Staring out at the expanse, there was nothing like it.

Flashes of pink, purple and orange blinded me, the stars twinkling around the merging of stardust. It curved and twisted, dazzling all eyes who focussed on it. From the window of the Starboard Observation deck, the nebula before me was spread out for miles. It was amazing to watch, unlike anything I had witnessed before being taken from Mindoir. Alone and cold, isolated from the rest of the team, I sat and crossed my legs, watching that void of supposed emptiness stretch on forever.

Everyone seemed to be acquainted with the fact that I was a colony kid. Needless to say, everyone also knew that the Batarians had invaded and killed just about the entire population of my old settlement. My parents included. But no one truly knew where I stood in this. They didn't know me, nor did they know my story. And no one bothered to ask. Even if they had, I probably wouldn't have told them. For...personal reasons. What could I have possibly told them? That I had once been feral? A violent humanoid? No one would have believed me because of how thick my composure was. Behind it, there was nothing. Just the hard-assed Shepard that everyone relied on to keep them alive. There were perks; no one asked about what I did before becoming the Commander of my own ship. But it grew tiresome sometimes. Being the 'yes, ma'am' kind of people they were, every single one of them obeyed each and every word that came from my mouth. The thought of being disobeyed every once in a while was enticing, which was a feeling I had never expected myself to experience.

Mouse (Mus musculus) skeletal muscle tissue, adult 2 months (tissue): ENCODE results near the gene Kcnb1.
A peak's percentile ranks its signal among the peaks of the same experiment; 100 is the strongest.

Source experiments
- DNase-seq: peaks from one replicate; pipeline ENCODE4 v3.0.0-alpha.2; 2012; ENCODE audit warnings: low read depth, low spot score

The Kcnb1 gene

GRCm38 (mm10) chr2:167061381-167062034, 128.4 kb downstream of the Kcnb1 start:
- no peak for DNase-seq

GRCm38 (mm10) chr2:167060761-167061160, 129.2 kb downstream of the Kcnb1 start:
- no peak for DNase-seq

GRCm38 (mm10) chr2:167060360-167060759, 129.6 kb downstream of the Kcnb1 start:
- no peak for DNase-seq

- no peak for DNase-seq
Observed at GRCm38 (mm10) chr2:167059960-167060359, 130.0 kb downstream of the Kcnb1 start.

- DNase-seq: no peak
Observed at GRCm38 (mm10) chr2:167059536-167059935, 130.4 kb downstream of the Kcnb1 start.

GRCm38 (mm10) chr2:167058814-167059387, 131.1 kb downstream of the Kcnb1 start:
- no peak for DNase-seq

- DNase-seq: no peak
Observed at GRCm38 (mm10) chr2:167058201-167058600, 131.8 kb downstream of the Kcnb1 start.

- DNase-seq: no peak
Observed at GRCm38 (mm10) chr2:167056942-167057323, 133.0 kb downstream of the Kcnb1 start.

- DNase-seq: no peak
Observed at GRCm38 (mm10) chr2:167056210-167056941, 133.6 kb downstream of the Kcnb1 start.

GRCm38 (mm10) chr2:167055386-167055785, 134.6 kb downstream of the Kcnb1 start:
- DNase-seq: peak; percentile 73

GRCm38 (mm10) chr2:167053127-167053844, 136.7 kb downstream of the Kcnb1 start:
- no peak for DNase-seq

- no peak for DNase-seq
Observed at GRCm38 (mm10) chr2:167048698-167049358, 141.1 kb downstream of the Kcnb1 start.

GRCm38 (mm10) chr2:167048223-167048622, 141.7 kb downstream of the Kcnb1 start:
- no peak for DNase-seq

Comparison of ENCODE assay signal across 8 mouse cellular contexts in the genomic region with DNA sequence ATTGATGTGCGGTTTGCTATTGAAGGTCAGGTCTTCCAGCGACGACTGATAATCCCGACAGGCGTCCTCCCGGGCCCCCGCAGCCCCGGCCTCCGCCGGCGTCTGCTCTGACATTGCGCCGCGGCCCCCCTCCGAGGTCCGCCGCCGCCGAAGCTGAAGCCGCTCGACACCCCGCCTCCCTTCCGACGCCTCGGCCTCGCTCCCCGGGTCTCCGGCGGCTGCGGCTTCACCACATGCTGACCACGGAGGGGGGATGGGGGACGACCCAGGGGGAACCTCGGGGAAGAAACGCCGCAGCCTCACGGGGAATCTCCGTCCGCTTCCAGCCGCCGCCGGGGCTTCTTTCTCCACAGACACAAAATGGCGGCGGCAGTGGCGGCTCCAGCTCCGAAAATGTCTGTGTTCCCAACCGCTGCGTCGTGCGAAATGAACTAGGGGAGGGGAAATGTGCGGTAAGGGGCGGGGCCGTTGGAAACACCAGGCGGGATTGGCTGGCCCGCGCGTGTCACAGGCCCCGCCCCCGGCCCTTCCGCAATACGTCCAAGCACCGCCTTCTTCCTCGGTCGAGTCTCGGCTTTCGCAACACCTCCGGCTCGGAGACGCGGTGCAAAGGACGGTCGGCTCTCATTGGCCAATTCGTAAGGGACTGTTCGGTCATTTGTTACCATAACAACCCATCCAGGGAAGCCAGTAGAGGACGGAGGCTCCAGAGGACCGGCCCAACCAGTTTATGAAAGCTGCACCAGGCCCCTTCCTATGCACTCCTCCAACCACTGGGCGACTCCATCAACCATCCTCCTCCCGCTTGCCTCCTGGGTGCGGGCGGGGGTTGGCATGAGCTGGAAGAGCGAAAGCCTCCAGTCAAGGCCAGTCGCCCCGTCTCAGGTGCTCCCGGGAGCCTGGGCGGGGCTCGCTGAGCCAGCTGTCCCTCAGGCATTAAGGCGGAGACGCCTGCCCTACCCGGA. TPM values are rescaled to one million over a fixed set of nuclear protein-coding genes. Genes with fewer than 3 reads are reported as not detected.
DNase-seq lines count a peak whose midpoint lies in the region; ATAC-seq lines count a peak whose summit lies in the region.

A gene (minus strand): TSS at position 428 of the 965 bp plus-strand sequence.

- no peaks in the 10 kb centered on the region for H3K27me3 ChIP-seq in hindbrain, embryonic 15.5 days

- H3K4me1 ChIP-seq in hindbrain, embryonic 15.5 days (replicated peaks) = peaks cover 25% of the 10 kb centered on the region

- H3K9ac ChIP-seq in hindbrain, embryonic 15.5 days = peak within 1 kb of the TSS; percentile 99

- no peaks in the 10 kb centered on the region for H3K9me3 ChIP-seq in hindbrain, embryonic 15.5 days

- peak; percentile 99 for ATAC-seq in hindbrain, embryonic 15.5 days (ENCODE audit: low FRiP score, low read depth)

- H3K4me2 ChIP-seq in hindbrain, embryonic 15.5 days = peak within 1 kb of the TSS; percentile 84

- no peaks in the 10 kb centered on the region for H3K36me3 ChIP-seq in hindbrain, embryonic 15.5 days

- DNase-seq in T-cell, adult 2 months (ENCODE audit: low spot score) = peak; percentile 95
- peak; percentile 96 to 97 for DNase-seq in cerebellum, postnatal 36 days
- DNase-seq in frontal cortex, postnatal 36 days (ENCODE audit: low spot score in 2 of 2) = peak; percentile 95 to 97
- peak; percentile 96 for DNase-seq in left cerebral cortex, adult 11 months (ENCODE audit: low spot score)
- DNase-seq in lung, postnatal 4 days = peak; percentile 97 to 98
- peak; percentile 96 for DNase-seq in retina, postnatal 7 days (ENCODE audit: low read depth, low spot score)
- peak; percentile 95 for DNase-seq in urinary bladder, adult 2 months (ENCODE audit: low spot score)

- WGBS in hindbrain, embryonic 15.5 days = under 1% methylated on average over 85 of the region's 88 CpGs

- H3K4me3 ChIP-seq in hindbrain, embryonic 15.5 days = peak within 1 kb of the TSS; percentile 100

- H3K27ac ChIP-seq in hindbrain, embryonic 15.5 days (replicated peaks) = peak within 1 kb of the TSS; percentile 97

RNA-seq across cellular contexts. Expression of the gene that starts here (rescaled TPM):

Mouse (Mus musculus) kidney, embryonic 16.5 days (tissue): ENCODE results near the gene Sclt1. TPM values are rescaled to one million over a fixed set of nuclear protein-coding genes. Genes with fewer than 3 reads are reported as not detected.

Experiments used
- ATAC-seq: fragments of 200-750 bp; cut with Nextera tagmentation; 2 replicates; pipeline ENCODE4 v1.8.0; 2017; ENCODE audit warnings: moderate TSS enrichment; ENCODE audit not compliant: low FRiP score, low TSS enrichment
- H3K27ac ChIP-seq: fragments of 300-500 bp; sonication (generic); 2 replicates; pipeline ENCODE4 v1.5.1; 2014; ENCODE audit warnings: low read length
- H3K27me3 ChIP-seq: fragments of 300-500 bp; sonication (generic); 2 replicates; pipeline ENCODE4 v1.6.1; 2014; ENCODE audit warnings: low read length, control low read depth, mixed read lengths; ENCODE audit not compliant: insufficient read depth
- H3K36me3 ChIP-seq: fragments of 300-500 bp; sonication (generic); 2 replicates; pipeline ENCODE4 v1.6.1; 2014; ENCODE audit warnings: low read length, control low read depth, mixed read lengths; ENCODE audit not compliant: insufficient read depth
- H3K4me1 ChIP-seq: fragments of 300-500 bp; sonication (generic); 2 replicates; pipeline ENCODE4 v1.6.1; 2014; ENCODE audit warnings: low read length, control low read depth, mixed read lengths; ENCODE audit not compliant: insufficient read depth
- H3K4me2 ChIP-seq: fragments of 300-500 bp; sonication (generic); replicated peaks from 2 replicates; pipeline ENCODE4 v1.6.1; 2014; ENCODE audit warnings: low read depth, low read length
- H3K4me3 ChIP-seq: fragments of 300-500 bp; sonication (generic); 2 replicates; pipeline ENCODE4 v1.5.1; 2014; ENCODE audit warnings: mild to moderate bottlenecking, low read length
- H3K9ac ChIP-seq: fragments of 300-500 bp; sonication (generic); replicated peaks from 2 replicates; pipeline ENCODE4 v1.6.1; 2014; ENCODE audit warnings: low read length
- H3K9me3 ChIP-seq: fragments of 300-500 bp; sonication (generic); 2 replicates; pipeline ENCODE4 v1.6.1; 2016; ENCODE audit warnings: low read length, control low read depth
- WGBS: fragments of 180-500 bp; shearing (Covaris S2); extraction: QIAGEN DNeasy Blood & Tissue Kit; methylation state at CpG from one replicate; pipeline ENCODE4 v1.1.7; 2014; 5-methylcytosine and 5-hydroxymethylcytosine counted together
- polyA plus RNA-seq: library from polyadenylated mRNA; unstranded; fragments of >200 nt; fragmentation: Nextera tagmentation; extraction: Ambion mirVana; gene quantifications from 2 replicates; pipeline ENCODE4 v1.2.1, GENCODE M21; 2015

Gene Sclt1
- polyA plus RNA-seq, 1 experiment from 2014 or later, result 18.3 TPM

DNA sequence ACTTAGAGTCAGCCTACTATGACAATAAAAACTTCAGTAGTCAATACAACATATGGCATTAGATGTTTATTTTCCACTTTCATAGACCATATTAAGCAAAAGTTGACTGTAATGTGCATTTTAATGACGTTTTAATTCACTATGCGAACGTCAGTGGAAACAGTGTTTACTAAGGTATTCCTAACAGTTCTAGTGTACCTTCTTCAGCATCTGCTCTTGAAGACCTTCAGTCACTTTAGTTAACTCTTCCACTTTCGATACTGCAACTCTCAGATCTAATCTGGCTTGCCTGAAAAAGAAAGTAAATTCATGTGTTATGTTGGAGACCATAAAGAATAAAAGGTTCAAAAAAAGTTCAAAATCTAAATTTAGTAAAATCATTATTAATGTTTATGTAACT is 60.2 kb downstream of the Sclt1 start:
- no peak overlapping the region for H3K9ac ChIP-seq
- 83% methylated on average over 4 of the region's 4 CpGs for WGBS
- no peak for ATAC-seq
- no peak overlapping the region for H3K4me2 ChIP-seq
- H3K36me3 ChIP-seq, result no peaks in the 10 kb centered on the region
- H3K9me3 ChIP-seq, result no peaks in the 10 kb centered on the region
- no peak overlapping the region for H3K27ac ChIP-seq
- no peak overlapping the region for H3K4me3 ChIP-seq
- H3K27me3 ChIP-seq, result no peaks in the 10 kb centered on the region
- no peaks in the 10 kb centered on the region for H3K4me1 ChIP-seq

To be honest, the only reason I was standing there was because of chance. Pure, random chance. Admiral Anderson had seen my potential, peering around the damage I had done. And there had been a lot of damage. A lot of dead people, too. If it weren't for Admiral Anderson, I would have remained an animal on the street, killing criminals for sport and not taking any of my actions into account. He took me under his wing, unexpectedly – even after our first encounter

Wearing nothing but a torn pair of small shorts, sturdy boots and a ripped leather top, I had single-handedly become one of the most notorious criminals in the entire galaxy. It wasn't the best first impression, but at least I hadn't killed a single innocent within my lifetime. People simply assumed I did because I was almost at the top of the list. Bringing myself to do kill innocent people made absolutely no sense; there was no purpose behind the action. Besides, it would simply make me as bad as the people I wiped of the grid. No...I wasn't a murderer. And I didn't kill for money. And...I didn't think lightly of what I had done after my mind had settled finally after years of a roaming spree.

Anderson was a Captain back then. He held so much authority. After violently tearing a building in half, shutting down a slaving industry on my own, the Alliance had arrived moments later with Anderson onboard. I stalked from the wreckage, ignoring the shuttle landing alongside of me. It wasn't my intention to take no notice, but my mind was running at one million kilometres per hour and my rage still hadn't dispersed from within me yet. My boots crunched lightly against the ground – my strides even, my back straight. From the moment I heard my name called out, everything suddenly slowed down. My heartbeat hammered at my ears, my steps never completely stopping. Turning my head to face the culprit of the summon, I found a dark-skinned man standing only a few metres from me. Narrowing my eyes suspiciously at the uniform, I continued to walk, speculating and studying the situation.